Defendants contend that the evidence is insufficient to establish a hostile work environment claim. To establish a claim for hostile work environment, plaintiff must show that (1) she is a member of a protected group; (2) that she was subjected to unwelcome sexual harassment; (3) that the harassment was based on sex; and (4) that the harassment affected a term, condition or privilege of her employment. Henthorn v. Capitol Communications, Inc., 359 F.3d 1021, 1026 (8th Cir. 2004). Plaintiff was employed as a waitress at defendants' restaurant, Alley Oops, from sometime in 2001 until her termination on May 26, 2004. There was evidence that the owners of the restaurant regularly referred to plaintiff as "stupid bitch,"big bird,", "big old dumb girl,"and "fat ass." Plaintiff was told that "unless you marry a man that has money, you will never amount to shit." She was elbowed by her supervisor on one occasion. She stated that she objected to the comments. Other witnesses testified that they never heard these comments. There was sufficient evidence to send the hostile environment claim to the jury. See Jackson v. Flint Ink North American Corp., 382 F.3d 869 (8th Cir. 2004). The jury resolved the disputed evidence in favor of plaintiff, believing her evidence. The Court cannot say that the evidence was insufficient such that defendants are entitled to judgment as a matter of law on the hostile environment claim.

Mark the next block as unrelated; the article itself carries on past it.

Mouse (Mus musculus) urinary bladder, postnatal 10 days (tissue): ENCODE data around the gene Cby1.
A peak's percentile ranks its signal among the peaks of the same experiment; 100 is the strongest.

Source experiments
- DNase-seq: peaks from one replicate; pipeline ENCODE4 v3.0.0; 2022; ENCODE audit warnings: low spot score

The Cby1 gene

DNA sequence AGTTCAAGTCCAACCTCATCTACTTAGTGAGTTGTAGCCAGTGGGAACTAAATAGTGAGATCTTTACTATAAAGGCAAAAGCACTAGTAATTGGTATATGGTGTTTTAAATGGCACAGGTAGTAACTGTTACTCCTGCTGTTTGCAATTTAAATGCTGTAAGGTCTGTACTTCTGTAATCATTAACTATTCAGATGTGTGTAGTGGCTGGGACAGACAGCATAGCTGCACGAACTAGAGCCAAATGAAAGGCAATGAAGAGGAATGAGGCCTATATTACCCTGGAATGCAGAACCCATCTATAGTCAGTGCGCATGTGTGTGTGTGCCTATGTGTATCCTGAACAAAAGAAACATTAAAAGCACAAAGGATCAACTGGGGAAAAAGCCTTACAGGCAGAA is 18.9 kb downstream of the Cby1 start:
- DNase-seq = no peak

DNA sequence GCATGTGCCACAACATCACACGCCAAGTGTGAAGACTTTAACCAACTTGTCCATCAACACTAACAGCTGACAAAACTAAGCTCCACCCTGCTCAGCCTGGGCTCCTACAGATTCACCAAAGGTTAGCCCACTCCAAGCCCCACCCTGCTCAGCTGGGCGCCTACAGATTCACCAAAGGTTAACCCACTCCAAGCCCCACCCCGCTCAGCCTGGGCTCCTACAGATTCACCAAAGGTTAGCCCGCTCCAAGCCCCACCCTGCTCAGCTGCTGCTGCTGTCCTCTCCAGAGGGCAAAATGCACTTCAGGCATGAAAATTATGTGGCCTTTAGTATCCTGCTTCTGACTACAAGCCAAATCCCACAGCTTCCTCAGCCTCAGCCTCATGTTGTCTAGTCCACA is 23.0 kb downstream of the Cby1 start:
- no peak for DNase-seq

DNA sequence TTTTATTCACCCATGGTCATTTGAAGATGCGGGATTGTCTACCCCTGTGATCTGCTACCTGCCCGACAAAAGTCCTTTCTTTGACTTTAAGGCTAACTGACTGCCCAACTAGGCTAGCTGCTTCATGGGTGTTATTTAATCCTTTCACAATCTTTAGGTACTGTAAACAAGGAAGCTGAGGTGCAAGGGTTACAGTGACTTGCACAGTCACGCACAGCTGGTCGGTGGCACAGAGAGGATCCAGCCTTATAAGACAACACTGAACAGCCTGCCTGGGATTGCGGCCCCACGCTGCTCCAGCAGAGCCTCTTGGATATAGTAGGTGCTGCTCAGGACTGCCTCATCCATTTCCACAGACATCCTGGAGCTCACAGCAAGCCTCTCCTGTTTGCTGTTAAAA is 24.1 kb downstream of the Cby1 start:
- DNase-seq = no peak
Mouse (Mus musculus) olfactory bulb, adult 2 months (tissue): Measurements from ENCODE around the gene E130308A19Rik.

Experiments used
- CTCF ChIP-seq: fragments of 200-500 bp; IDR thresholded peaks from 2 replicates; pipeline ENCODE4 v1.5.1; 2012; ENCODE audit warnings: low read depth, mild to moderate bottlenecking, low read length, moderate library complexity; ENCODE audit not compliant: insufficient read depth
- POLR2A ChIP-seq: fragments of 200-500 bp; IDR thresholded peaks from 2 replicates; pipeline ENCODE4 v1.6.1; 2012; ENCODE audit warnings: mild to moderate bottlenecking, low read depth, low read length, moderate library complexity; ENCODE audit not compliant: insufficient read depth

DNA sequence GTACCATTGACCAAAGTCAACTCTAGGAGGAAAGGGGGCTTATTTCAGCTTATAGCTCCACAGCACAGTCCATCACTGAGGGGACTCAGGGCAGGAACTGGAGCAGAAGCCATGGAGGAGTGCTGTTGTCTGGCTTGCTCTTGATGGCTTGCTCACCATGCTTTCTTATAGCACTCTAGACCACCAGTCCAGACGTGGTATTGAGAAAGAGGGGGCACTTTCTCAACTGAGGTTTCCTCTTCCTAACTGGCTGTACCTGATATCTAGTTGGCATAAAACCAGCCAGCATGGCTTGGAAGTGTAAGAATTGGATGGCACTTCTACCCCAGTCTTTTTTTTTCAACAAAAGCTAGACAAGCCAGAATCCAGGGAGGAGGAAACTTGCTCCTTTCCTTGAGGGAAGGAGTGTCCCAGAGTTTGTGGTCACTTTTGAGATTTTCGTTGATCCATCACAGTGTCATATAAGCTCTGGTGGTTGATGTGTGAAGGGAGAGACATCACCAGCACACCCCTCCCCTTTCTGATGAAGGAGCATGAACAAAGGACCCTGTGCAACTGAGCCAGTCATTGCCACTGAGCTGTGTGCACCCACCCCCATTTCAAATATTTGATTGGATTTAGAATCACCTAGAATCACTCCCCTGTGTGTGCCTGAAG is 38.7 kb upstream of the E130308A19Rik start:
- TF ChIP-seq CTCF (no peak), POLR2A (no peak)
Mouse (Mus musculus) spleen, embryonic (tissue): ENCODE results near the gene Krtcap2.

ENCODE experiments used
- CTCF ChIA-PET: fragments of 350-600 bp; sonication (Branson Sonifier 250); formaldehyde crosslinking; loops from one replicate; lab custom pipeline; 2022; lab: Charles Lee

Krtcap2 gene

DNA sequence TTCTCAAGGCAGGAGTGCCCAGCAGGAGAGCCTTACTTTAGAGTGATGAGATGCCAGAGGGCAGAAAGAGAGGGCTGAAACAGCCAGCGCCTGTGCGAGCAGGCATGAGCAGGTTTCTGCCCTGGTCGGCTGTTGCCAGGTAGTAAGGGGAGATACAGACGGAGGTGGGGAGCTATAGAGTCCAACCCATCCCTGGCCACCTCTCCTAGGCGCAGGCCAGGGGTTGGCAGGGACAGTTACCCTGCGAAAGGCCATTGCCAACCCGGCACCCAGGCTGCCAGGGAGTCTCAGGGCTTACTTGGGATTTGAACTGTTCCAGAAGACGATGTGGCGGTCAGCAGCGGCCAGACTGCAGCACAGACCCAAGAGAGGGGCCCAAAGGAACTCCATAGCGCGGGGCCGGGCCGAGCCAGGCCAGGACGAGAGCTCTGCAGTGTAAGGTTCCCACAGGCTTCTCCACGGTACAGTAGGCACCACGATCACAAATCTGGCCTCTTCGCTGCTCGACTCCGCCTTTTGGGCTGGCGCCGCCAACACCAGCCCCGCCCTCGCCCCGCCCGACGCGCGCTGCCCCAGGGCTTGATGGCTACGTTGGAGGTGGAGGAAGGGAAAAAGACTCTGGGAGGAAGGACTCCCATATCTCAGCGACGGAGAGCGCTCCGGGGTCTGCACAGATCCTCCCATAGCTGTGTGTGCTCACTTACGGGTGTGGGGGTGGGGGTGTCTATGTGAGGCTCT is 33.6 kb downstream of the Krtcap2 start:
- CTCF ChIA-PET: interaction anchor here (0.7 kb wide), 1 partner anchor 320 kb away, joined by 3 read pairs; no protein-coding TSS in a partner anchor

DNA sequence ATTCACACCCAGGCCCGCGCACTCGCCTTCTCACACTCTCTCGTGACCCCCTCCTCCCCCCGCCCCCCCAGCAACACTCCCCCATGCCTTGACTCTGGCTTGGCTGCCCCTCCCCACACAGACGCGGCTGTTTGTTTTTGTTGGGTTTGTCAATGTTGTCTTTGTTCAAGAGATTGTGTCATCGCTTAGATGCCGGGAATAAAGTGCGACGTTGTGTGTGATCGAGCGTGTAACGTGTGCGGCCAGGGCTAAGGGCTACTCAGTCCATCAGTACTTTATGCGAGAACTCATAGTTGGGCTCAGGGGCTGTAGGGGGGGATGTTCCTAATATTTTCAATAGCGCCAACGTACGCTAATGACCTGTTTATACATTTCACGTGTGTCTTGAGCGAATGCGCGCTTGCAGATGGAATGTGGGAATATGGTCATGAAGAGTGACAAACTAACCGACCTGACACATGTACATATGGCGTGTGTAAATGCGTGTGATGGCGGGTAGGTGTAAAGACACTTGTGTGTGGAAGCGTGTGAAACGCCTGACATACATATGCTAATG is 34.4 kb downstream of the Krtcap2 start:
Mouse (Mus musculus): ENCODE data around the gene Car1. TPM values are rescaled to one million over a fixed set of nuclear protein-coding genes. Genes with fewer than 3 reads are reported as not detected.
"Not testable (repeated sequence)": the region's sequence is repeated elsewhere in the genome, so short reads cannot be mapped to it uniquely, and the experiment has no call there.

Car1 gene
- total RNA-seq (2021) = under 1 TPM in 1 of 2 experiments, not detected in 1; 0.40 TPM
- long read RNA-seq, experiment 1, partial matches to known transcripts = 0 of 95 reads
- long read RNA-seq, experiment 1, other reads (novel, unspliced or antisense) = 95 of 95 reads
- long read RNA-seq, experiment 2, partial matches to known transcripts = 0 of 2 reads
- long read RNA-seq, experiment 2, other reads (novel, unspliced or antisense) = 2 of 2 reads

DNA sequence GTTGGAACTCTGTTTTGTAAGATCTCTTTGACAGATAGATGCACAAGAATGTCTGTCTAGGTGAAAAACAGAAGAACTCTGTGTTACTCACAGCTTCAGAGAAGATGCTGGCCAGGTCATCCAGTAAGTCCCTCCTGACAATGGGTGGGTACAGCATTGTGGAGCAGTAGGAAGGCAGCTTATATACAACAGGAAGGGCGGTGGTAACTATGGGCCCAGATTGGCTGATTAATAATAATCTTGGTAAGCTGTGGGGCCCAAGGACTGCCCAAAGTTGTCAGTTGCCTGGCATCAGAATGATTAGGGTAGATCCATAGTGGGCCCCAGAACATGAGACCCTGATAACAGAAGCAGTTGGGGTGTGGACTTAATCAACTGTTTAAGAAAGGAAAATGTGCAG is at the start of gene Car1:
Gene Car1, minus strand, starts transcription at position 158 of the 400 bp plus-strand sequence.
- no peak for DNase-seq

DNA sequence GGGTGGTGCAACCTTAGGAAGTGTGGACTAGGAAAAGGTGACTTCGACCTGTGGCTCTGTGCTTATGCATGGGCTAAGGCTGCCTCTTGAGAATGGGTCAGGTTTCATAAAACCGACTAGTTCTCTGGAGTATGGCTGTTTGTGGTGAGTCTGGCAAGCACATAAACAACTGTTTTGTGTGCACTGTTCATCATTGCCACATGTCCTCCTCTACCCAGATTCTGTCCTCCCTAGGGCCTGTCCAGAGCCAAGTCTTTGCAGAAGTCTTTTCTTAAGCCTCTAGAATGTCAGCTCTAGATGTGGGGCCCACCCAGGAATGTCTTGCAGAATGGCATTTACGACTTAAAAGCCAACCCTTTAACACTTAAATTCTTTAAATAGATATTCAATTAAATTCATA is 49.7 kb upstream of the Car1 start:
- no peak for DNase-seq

Defendants also contend that the punitive damages claim against Chapman must be set aside because he could only be individually liable on the battery claim, on which plaintiff did not prevail. Defendants further argue that the punitive damage award is against the weight of the evidence.

The Court agrees that Chapman cannot be individually liable under the hostile environment claim. See Lenhardt v. Basic Institute of Technology, Inc., 55 F. 3d 377(8th Cir. 1995).

However, there was sufficient evidence to support a punitive damages award against corporate defendant on the hostile environment claim.. As stated above plaintiff was constantly referred to in sexually derogatory terms. She was called a poster child for the dumb, stupid fat girls club. Plaintiff complained. Not only did defendants do nothing, the owners were actually the perpetrators of the derogatory comments.